COLUMBUS — A new bill would block Ohio’s award of final licenses for medical marijuana growing facilities, processors, and testers while it fixes flaws with the way it has scored applications.
OBJECTBut the bill, introduced by Sen. Bill Coley (R., West Chester), would not push back the Sept. 8 deadline set in law for the program to be in full operation.
“As a human endeavor, there’s going to be mistakes made ...” Mr. Coley said. “The question in somebody’s character is what do you do when you find out about it.”
The bill would make it clear that the Department of Commerce may put its process on pause as state Auditor Dave Yost is given 30 days to complete his review of the process. Commerce would then have 30 days to make any fixes, including potentially going back and rescoring applications for which provisional licenses have already been issued.
The Department of Commerce’s licensing process has come under fire from multiple directions. Some of entities denied potentially lucrative licenses to grow the cannabis to fuel the fledgling industry have sued and threatened to go to the ballot this fall.
Someone with a criminal drug record was found to have participated as a consultant in reviewing and scoring applications for cultivator licenses. Unrelated scoring errors inadvertently cost a qualified applicant a license.
OBJECTAnd Mr. Yost, a Republican candidate for attorney general, has raised questions as to whether the sharing of software passwords may have compromised the integrity of the process.
Mr. Coley suggested the General Assembly should have played a bigger role in spelling out how such processes would work rather than leave it to government agencies to figure out.
“I think we made it pretty abundantly clear when we passed the law that no one who has a felony can get a license,” he said. “In fact, nobody who has a felony can even work for somebody who has a license. But the director said, ‘Well, you didn’t say I couldn’t retain a felon to help design the system and score the applications.’”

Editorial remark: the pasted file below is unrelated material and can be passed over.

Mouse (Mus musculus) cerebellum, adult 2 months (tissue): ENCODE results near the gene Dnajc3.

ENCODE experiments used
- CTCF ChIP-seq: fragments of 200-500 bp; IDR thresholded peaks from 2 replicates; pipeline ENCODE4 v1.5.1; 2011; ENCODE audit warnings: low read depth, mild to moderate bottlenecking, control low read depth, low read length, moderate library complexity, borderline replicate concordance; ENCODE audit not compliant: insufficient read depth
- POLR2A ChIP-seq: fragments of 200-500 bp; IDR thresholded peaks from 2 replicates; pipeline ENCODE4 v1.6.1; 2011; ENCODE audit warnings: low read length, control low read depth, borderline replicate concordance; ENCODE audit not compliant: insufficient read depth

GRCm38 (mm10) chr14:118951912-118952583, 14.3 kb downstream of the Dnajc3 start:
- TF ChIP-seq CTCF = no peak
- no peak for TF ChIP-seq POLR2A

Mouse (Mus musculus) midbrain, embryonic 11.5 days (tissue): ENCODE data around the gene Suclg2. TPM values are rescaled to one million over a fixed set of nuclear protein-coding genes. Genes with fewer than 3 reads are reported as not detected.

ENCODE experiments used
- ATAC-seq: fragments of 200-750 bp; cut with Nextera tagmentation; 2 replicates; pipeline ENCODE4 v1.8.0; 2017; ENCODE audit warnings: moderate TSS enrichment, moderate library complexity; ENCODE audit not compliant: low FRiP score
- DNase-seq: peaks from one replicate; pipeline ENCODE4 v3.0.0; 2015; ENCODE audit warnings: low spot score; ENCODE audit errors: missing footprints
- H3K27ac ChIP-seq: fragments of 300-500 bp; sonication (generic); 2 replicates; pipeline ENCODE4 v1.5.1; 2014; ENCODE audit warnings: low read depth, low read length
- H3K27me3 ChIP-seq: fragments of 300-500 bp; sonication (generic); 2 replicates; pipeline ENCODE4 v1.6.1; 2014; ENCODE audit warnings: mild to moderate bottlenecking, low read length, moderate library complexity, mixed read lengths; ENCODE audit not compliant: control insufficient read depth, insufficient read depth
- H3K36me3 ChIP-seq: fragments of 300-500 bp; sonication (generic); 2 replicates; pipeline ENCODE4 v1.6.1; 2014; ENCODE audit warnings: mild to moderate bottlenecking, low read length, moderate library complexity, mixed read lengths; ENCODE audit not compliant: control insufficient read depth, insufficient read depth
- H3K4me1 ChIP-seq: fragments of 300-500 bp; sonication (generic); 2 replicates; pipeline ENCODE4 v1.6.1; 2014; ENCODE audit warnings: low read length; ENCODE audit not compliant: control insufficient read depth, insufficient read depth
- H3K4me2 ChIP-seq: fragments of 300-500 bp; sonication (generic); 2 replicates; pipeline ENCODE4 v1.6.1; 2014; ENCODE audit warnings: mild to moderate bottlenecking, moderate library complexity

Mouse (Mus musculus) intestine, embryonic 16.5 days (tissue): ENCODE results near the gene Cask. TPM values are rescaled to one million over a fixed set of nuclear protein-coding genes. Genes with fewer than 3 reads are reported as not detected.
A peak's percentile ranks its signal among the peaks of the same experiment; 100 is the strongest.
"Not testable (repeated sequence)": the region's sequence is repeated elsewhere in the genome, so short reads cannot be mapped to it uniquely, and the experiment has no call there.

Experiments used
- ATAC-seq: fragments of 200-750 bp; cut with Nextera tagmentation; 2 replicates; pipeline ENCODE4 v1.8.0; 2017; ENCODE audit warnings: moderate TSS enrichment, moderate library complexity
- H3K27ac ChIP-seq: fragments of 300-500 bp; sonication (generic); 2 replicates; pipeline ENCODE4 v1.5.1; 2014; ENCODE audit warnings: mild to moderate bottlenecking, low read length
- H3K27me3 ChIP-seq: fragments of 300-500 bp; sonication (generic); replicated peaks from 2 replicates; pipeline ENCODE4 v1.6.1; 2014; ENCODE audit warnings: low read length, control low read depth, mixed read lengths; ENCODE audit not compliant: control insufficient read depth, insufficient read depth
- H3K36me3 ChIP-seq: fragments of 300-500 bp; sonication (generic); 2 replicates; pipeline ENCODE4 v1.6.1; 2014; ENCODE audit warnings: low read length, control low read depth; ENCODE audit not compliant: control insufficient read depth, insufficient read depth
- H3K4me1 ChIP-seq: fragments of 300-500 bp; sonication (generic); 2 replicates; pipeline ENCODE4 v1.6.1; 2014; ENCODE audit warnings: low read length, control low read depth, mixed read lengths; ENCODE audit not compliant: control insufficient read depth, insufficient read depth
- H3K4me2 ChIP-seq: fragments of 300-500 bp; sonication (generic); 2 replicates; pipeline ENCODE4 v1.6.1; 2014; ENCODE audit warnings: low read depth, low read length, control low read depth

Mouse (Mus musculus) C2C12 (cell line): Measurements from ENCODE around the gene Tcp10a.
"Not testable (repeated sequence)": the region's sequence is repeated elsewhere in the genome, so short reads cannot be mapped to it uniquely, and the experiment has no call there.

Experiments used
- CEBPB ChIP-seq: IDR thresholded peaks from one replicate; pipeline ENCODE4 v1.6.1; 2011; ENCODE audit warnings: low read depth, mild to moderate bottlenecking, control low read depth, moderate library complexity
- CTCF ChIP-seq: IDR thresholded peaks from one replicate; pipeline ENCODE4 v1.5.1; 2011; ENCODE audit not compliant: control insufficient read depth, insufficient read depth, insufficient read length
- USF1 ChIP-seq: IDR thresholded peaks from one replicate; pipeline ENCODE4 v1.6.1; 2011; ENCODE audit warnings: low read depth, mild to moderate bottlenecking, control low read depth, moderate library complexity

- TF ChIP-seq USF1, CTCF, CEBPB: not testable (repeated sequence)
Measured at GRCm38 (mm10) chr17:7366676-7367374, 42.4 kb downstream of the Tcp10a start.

Commerce has continued to move ahead with plans to have the program in operation by the deadline set out in House Bill 523, the law that legalized marijuana for the first time for medicinal use only. The department said it is reviewing the bill’s language.
In many cases, cultivators who earned provisional licenses have broken ground on their growing facilities. Nothing in the bill would guarantee that someone granted a provisional license after the first round of scoring would keep it.
In a letter to Commerce this week, Mr. Yost suggested that any window to “pause” the program had probably passed.
“Weighing the multiple process flaws against the harms caused by ‘pausing’ the program at this late date seems to me to favor allowing the program to move forward and allowing the program flaws to be addressed through the administrative appeals process, or other litigation,” he wrote.
Thomas Rosenberger, executive director of the National Cannabis Industry Association of Ohio, said Mr. Coley’s bill would result in a delay in the program that Mr. Yost sought to avoid.
“He did not want to prolong patient suffering by putting Ohio's Medical Marijuana Control Program on hold while he completes his audit,” Mr. Rosenberger said. “Senate Bill 264 would do just that by delaying the issuance of certificates of operation for months."
Ohio’s medical marijuana program prohibits smoking and home-growing marijuana. Patients with specific medical conditions spelled out under the law, as diagnosed by a physician certified by the state, may purchase and consume cannabis only in vapor, oil, patch, tincture, edible, and plant-matter form.
While use of medical marijuana in such forms is now legal, pot can still not be legally produced or purchased in Ohio.
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